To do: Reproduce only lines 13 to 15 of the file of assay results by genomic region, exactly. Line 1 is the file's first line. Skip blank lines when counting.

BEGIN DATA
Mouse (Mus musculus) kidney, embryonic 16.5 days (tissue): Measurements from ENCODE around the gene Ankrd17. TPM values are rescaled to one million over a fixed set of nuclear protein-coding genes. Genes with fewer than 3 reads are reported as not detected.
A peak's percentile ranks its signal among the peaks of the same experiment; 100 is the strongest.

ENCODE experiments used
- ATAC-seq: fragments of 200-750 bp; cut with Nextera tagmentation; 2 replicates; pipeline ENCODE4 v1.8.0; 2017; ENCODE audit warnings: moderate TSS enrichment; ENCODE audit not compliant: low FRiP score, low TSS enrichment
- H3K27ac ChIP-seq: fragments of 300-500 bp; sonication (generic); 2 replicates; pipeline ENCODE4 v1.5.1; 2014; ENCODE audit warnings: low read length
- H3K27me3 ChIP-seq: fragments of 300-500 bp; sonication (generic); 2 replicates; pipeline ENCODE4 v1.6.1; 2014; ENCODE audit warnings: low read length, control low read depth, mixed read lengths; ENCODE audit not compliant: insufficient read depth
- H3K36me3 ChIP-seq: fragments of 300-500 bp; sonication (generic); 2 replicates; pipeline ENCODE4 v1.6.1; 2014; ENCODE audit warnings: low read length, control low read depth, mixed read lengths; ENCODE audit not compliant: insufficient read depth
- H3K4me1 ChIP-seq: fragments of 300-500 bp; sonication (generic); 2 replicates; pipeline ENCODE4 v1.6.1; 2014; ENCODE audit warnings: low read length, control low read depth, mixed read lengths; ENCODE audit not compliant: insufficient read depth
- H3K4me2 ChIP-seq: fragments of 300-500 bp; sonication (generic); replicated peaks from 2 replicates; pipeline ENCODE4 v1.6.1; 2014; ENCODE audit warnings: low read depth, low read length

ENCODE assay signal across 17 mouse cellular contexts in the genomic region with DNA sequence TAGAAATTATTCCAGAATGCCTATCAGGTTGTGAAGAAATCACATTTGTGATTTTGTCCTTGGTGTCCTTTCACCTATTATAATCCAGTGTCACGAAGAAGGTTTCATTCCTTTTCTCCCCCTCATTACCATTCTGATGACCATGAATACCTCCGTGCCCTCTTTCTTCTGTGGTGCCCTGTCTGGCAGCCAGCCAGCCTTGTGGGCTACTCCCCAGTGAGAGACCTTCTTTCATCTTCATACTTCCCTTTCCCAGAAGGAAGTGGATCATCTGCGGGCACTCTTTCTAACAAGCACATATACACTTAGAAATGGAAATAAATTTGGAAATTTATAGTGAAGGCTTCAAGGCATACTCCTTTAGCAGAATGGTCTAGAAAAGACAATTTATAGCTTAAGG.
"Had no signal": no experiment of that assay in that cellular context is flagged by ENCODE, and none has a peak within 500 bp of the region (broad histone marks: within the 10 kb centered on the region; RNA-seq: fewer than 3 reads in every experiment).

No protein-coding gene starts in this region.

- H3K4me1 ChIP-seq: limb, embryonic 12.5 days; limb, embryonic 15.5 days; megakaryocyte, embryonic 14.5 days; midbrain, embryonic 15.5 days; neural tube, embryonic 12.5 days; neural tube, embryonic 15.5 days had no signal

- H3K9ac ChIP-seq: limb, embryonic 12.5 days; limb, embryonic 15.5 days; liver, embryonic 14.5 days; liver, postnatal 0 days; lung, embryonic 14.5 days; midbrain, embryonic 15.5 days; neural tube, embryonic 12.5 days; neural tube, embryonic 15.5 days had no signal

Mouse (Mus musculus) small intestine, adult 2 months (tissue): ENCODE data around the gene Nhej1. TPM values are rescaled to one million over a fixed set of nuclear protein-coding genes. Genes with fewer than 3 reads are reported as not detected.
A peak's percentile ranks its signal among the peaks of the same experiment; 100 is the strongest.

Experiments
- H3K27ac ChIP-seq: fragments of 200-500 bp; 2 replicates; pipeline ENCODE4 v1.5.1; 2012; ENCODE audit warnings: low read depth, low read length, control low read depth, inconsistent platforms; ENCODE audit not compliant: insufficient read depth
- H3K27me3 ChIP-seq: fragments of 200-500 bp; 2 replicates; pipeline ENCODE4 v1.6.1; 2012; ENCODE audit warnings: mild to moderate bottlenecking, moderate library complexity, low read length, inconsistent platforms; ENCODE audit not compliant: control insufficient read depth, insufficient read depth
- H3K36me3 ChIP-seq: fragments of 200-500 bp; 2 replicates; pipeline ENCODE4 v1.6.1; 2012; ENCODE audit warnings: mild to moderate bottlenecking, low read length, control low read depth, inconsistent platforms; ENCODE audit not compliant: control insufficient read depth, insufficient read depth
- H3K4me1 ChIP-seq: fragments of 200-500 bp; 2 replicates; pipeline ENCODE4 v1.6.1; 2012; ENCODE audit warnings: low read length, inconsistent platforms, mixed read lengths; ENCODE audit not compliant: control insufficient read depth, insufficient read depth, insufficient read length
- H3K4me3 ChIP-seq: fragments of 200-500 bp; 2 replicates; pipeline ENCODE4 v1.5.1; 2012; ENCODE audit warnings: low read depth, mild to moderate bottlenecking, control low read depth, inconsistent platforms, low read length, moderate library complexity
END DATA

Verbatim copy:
- H3K4me1 ChIP-seq: limb, embryonic 12.5 days; limb, embryonic 15.5 days; megakaryocyte, embryonic 14.5 days; midbrain, embryonic 15.5 days; neural tube, embryonic 12.5 days; neural tube, embryonic 15.5 days had no signal

- H3K9ac ChIP-seq: limb, embryonic 12.5 days; limb, embryonic 15.5 days; liver, embryonic 14.5 days; liver, postnatal 0 days; lung, embryonic 14.5 days; midbrain, embryonic 15.5 days; neural tube, embryonic 12.5 days; neural tube, embryonic 15.5 days had no signal

Mouse (Mus musculus) small intestine, adult 2 months (tissue): ENCODE data around the gene Nhej1. TPM values are rescaled to one million over a fixed set of nuclear protein-coding genes. Genes with fewer than 3 reads are reported as not detected.